Cybersecurity is a hot topic and at Unified Technology we are continually looking for the latest information regarding the prevention of cyber threats. What was once thought of as a big company/governmental issue is trickling down to end users, both in business and personal use. It’s just too easy for someone to send a phishing email with a virus embedded or attached and there is almost always someone within the company who isn’t paying attention. Once these emails are open and the software gets on your server, you are in trouble.

Not willing to take our word for it. Read this excerpt from Business News Daily about a course being offered to teach people about these threats:

Before you can begin to protect yourself, it’s important to understand the threats that exist. Barker created his training course to do exactly that. Breaking down the basics of the most common techniques employed by hackers, the course is designed to help IT professionals anticipate and evade such attacks. By teaching about these threats from the ground up, Barker hopes to demonstrate to IT pros and entrepreneurs the nature of the myriad attacks that could be used against their systems.

“There are a lot of scary things in this course,” Barker told Business News Daily. “The objective is shock, to wake people up to the kinds of things that are out there.”

Two of the largest threats facing businesses, he said, are people being tricked into unwittingly opening the door for a malicious attack, and malware, which is any form of hostile or intrusive software that seeks to leverage your system for a nefarious purpose. In addition to those common attacks, Barker included distributed denial of service attacks, which flood a server with requests to overload it and temporarily shut down the system, and hijacking, or redirecting traffic by altering a system’s DNS servers.

Still, that hardly scratches the surface of what’s out there, and for a small IT team with a heavy workload, some of these threats can be easily overlooked, he said.

“Especially for a small business that doesn’t have a huge IT staff or any specialists, one- or two-people teams are perhaps so busy they might not have time to step back and say, ‘Okay, what are we forgetting here?'” Barker said.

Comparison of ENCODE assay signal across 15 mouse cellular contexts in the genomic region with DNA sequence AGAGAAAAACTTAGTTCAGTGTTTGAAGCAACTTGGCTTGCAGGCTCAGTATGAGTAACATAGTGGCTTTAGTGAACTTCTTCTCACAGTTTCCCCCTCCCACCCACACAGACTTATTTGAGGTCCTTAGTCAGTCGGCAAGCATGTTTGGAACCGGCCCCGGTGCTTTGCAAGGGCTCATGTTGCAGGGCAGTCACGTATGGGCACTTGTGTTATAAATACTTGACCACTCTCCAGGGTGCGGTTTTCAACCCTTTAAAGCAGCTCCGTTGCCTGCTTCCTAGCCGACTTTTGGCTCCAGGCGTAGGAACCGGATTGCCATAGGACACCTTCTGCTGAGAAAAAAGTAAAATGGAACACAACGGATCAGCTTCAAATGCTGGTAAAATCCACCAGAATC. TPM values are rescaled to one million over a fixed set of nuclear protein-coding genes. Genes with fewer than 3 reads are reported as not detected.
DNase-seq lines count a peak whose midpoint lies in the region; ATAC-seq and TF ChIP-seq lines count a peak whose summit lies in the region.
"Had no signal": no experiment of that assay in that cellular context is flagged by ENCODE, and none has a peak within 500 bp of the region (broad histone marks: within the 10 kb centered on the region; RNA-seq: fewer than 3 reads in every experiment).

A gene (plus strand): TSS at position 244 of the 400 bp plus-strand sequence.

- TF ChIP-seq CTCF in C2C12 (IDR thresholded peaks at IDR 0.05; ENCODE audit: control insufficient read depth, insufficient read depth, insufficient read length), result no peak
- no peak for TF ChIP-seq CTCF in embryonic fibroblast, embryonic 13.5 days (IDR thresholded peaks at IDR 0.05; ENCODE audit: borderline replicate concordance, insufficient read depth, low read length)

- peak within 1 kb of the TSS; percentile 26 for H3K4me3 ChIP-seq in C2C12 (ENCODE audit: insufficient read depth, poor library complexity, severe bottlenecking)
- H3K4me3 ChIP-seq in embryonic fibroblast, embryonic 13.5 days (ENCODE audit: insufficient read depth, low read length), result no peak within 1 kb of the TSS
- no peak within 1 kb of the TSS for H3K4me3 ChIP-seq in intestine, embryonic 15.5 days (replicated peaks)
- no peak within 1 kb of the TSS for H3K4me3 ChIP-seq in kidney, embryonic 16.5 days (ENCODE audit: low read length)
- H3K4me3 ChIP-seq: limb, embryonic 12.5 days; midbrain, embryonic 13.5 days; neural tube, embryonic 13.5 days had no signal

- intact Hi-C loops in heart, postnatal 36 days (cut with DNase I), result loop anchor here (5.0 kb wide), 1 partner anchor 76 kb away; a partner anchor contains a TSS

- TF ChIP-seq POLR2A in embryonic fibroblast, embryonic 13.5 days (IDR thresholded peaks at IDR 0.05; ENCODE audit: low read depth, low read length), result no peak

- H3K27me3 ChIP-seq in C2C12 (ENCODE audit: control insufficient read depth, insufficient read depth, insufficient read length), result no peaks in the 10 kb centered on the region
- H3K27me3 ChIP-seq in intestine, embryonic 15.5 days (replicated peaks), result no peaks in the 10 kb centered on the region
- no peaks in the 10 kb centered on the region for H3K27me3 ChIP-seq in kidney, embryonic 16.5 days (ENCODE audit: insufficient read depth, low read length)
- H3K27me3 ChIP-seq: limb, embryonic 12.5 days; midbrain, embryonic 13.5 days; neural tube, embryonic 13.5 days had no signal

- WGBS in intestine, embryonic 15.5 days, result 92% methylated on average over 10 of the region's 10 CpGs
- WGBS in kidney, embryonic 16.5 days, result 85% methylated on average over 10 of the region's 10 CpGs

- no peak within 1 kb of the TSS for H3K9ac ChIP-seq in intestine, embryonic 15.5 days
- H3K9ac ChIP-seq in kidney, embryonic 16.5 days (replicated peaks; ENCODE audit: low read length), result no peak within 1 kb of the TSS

Once you’ve identified some of the most likely threats, you can mitigate the risks to your systems. Large companies heavily divert resources to this kind of protection and risk analysis, but small businesses are often unable to do so, Barker said.

“Huge companies spend millions and millions of dollars on [cybersecurity],” he said. “Small companies might just spend the money [necessary] to keep their systems functional.”

But by identifying the biggest risks to your business and insulating them as much as possible, he said, you can help reduce the likelihood of an attack causing immense damage to your assets and reputation.

“If one server means a lot for revenue or the company, for example, that’s a great server to help protect,” Barker said. “You might move it to the cloud and use cloud security, which really just means someone else is doing it for you. That’s why so many small companies are using cloud services, because they can be compliant with all these check boxes they need without internal staff.”

Cyber threats are real, but we can help you to lower your risk significantly with a proper Cyber Security Plan. Perhaps by moving your data to a cloud server, or through the installation of a very robust security anti-virus software program. No matter what, it’s a good idea to make an appointment for us to come in, review your operation, and make suggestions to keep your data safe.

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